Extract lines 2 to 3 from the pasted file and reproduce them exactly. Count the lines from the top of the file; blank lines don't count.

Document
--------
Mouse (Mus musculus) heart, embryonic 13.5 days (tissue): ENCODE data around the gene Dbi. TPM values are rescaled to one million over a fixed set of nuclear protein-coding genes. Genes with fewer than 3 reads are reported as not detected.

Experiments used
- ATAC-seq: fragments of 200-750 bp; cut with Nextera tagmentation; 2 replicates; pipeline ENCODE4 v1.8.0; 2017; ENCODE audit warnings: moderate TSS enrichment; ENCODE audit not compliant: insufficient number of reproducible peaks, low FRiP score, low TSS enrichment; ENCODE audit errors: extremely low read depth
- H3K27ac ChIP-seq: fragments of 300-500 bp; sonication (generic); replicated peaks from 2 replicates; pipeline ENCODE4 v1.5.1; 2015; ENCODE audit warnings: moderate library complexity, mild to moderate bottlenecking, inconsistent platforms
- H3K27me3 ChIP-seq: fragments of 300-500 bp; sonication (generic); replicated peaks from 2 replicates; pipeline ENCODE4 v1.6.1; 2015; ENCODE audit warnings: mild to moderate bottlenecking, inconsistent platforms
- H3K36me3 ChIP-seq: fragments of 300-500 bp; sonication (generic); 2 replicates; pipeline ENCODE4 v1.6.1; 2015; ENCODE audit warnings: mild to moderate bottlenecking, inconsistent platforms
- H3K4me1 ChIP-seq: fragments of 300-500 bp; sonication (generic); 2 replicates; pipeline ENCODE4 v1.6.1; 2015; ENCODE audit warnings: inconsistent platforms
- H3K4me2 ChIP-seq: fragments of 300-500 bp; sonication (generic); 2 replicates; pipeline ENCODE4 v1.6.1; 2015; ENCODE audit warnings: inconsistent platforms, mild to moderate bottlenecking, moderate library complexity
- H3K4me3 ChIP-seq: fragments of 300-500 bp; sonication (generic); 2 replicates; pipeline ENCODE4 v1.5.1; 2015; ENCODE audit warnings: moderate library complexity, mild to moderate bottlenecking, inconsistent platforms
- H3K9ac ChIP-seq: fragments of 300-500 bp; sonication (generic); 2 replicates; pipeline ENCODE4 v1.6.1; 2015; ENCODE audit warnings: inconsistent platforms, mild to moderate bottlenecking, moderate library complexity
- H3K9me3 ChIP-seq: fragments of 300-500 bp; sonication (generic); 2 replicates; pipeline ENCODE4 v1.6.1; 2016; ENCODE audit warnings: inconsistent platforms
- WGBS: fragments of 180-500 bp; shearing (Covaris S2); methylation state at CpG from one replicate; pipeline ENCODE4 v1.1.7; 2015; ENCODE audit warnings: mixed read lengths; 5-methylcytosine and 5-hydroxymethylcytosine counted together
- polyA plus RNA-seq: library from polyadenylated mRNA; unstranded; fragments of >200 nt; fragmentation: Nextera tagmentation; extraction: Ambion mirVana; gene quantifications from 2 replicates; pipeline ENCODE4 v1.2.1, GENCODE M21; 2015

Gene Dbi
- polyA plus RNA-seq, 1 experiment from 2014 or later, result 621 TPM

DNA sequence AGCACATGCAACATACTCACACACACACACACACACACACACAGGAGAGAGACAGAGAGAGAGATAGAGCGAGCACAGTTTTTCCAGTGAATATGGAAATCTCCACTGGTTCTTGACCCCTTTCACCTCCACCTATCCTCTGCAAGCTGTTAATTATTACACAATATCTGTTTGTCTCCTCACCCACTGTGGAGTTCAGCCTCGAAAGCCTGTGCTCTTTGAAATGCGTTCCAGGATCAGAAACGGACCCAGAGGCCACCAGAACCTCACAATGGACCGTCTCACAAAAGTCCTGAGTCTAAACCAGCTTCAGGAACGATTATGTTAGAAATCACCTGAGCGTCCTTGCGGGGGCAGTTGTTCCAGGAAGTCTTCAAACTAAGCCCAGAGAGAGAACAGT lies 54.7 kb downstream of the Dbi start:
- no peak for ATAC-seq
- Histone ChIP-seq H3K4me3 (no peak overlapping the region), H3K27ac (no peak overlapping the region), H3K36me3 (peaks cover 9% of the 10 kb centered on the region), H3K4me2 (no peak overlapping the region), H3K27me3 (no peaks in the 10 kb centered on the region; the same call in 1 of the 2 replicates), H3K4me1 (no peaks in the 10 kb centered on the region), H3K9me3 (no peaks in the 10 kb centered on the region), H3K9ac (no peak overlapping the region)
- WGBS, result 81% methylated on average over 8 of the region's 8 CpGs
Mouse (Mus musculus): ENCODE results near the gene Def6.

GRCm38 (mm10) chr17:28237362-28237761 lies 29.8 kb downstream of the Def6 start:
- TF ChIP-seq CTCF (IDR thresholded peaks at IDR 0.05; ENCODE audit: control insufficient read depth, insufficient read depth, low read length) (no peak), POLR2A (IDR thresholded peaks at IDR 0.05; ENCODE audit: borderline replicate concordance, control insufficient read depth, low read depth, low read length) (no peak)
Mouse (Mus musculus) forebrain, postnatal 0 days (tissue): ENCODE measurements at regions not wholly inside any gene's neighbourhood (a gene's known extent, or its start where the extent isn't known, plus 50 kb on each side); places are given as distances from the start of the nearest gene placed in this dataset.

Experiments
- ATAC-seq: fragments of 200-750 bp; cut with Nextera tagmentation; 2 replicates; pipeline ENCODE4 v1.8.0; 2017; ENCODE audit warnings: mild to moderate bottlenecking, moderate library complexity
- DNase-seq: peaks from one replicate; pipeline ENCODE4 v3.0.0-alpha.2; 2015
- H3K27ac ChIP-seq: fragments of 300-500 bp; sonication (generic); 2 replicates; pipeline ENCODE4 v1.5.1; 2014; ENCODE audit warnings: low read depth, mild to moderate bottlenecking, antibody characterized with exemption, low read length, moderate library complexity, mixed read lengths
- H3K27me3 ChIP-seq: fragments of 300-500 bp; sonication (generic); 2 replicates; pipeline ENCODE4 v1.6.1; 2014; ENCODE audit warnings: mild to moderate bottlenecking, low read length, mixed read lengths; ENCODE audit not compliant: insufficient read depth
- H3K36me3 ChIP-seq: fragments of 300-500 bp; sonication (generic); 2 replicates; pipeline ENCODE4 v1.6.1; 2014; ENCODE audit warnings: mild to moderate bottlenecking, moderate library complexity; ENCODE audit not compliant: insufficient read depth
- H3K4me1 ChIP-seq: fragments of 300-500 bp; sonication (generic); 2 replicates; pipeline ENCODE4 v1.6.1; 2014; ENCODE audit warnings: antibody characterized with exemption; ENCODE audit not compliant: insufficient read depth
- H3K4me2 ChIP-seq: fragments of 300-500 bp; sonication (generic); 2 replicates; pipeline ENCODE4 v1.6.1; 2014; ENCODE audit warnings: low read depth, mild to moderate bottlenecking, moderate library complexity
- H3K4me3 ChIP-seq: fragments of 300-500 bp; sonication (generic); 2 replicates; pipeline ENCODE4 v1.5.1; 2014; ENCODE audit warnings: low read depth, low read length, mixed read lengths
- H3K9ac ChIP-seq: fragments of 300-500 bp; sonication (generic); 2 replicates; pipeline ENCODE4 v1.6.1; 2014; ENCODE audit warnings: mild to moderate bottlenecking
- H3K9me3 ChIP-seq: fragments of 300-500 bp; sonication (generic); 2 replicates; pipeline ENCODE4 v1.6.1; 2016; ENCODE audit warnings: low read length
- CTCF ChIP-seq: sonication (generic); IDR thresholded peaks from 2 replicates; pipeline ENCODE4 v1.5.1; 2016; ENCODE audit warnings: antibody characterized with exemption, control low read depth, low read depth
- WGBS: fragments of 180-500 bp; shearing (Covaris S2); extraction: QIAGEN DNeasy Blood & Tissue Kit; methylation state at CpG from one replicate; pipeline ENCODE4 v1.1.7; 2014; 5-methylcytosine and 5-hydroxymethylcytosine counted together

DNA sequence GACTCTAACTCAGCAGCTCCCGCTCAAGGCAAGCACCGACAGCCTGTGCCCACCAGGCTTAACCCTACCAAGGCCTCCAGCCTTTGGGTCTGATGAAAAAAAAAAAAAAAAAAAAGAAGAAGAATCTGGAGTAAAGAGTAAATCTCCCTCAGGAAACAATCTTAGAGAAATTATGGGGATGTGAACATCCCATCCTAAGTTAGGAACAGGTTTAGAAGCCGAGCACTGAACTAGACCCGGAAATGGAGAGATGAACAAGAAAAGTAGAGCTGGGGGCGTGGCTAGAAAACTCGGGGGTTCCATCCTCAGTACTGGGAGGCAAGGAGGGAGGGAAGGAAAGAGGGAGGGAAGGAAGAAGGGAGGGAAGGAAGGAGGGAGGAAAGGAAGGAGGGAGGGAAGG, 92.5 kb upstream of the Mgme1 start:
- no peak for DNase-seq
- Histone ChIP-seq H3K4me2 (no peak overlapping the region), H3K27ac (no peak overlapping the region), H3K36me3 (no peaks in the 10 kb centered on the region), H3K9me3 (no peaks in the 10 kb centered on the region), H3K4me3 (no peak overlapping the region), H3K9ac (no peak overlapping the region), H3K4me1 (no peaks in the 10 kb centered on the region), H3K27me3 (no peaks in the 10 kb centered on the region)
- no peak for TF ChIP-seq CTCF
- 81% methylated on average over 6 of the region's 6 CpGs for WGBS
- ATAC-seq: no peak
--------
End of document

Experiments used
- ATAC-seq: fragments of 200-750 bp; cut with Nextera tagmentation; 2 replicates; pipeline ENCODE4 v1.8.0; 2017; ENCODE audit warnings: moderate TSS enrichment; ENCODE audit not compliant: insufficient number of reproducible peaks, low FRiP score, low TSS enrichment; ENCODE audit errors: extremely low read depth